Power Semiconductors Weekly Vol. 10

ZF Offers 800-Volt Components for Electric Vehicles

An increasing number of automotive manufacturers worldwide are responding to the requirement for faster charging times for battery electric vehicles with the introduction of modified on-board power system architectures. In the electric premium and sports car segments especially, high-voltage vehicle power supplies are now being designed for 800 volts rather than the current 400 volt systems.

ZF reinforces this design trend with the development and production of corresponding components for the electric driveline. At the core is power electronics using silicon carbide as a semiconductor. ZF has already seen this technology applied in the Formula E racing series.

“It is becoming apparent that the 800-volt architecture will become established in future premium electric or electric sports cars, whereas the 400-volt architecture will remain the standard in the volume market,” says Bert Hellwig, responsible for the system development of electric drives at ZF. “For years, we have been supplying 400-volt technology for volume production, this year, we are preparing the start of production for 800-volt applications.”

For the first time in premium vehicle production, ZF is using new chip technology: Instead of silicon transistors, silicon carbide components are used, reducing internal switching losses in power electronics. As power electronics have a very high energy throughput during electric driving and recuperation, the efficiency of the entire electric driveline increases – with a positive effect on the range.

Power-efficient On-board Electrical System Uses Technology Developed by Siemens Mobility and Infineon

As the global population experiences rapid growth, more people around the world are moving from the countryside to the city. In addition to the inner-city challenges posed by the urbanization megatrend, there is also an increase in the average traveling distance. As a result, the challenges for train systems are also increasing. To meet these demands, Siemens Mobility and Infineon Technologies AG have jointly developed new auxiliary converters to improve the efficiency of on-board power systems using power semiconductors based on silicon carbide (SiC).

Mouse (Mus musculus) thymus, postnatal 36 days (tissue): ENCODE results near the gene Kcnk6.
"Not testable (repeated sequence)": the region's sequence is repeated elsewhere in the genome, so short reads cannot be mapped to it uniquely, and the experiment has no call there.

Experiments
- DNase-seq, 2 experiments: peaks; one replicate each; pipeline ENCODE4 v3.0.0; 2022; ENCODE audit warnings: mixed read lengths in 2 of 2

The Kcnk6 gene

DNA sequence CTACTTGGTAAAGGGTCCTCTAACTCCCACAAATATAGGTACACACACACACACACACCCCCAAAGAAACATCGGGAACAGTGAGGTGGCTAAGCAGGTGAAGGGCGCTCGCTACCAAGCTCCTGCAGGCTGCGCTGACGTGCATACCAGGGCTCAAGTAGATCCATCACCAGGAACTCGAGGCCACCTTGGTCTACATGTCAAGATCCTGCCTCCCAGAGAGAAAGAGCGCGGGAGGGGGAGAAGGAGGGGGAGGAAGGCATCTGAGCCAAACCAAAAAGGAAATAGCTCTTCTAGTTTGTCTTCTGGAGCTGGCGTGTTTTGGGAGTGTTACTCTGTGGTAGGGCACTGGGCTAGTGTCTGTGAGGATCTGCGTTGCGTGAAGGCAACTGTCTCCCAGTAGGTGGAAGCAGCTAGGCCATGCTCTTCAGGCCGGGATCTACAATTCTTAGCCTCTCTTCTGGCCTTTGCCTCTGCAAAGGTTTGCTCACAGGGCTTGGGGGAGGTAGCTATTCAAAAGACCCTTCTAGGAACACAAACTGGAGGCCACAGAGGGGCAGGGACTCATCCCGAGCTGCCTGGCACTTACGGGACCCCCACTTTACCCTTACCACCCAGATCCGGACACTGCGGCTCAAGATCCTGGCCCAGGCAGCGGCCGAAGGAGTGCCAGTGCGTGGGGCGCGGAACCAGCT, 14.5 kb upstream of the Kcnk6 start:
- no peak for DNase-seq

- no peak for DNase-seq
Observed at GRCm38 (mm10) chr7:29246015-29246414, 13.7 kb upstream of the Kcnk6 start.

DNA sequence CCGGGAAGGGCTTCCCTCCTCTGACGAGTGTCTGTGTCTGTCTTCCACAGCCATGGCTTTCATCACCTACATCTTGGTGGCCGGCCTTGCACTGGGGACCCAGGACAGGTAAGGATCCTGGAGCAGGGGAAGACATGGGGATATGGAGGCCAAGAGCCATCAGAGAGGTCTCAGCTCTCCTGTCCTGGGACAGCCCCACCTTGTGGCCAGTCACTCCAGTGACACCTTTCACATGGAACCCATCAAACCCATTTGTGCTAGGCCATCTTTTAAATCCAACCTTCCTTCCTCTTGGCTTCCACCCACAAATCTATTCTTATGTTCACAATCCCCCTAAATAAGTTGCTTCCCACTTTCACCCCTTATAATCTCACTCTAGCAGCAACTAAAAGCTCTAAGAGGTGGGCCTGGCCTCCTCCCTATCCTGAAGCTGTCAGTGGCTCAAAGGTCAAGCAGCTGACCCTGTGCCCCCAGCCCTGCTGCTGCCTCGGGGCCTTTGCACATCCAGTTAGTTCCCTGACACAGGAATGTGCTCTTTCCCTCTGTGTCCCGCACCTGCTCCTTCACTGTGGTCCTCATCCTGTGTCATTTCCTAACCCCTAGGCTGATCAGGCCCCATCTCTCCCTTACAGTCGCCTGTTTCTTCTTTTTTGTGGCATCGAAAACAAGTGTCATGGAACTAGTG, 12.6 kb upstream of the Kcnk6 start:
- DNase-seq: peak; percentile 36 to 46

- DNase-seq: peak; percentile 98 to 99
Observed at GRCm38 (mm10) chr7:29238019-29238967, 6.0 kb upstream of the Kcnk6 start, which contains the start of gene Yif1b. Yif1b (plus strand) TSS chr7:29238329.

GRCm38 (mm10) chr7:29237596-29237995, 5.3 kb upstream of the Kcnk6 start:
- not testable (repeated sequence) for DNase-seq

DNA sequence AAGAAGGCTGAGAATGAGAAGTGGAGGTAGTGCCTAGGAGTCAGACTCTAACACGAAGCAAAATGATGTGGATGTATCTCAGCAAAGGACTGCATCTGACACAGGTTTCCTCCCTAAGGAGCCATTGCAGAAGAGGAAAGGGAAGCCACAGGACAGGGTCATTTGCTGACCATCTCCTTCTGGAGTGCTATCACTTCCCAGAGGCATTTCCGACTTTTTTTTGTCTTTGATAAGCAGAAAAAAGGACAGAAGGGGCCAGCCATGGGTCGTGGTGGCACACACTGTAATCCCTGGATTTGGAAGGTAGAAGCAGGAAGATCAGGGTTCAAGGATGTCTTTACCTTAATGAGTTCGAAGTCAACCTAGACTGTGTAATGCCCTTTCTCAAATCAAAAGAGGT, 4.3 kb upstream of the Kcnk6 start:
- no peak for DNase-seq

“Our vehicles should not only offer the highest level of passenger comfort but also enable our customers to operate them sustainably over the entire product life cycle. Energy-efficient on-board train power systems can make a major contribution to economical and environmentally-friendly train operations,” said Albrecht Neumann, CEO of Rolling Stock at Siemens Mobility.

Siemens and Infineon SiC Auxiliary Converters

Siemens Mobility uses the new converter for various train platforms. As a result, the platforms are maintenance-friendly, reliable, economical and, above all, power efficient. “With SiC, we achieve higher switching speed as well as efficiency to reduce the size of transformers, capacitors, cooling elements and the housing unit. The advantages of this semiconductor material are evident and are now being leveraged in rail-bound vehicles,” said Dr. Peter Wawer, President of Infineon’s Industrial Power Control Division.

UnitedSiC FET-Jet Calculator

Selecting the optimal SiC device in the right power topology should be easy.  This is why UnitedSiC built FET-Jet Calculator.  It helps power designers evaluate UnitedSiC devices in a variety of circuit topologies and quickly focus on the most promising solutions.  It is easy to use and provides the data needed to make design decisions quickly and confidently.

It all happens in 3 easy steps:


  • Easily evaluate the full range of UnitedSiC FETs and diodes in a variety of power applications
    • AC-DC
      • Boost PFC; Totem pole PFC; Vienna rectifier; 2-level voltage source inverter
    • DC-DC (non-isolated)
      • Buck or boost with or without synchronous rectification with 3-level boost
    • DC-DC (isolated)
      • LLC in full or half-bridge variants; phase shift full bridge; dual active bridge w/phase control
    • Supports CCM and BCM conduction modes
  • Provides instant results to facilitate fundamental design decisions including:
    • Overall efficiency
    • Component losses by dynamic & conduction contributions
    • Junction temperature
    • Current stress levels
    • Number of devices in parallel (if any)
  • No registration required
Nexperia and United Automotive Electronic Systems Agree Comprehensive Partnership for Gallium Nitride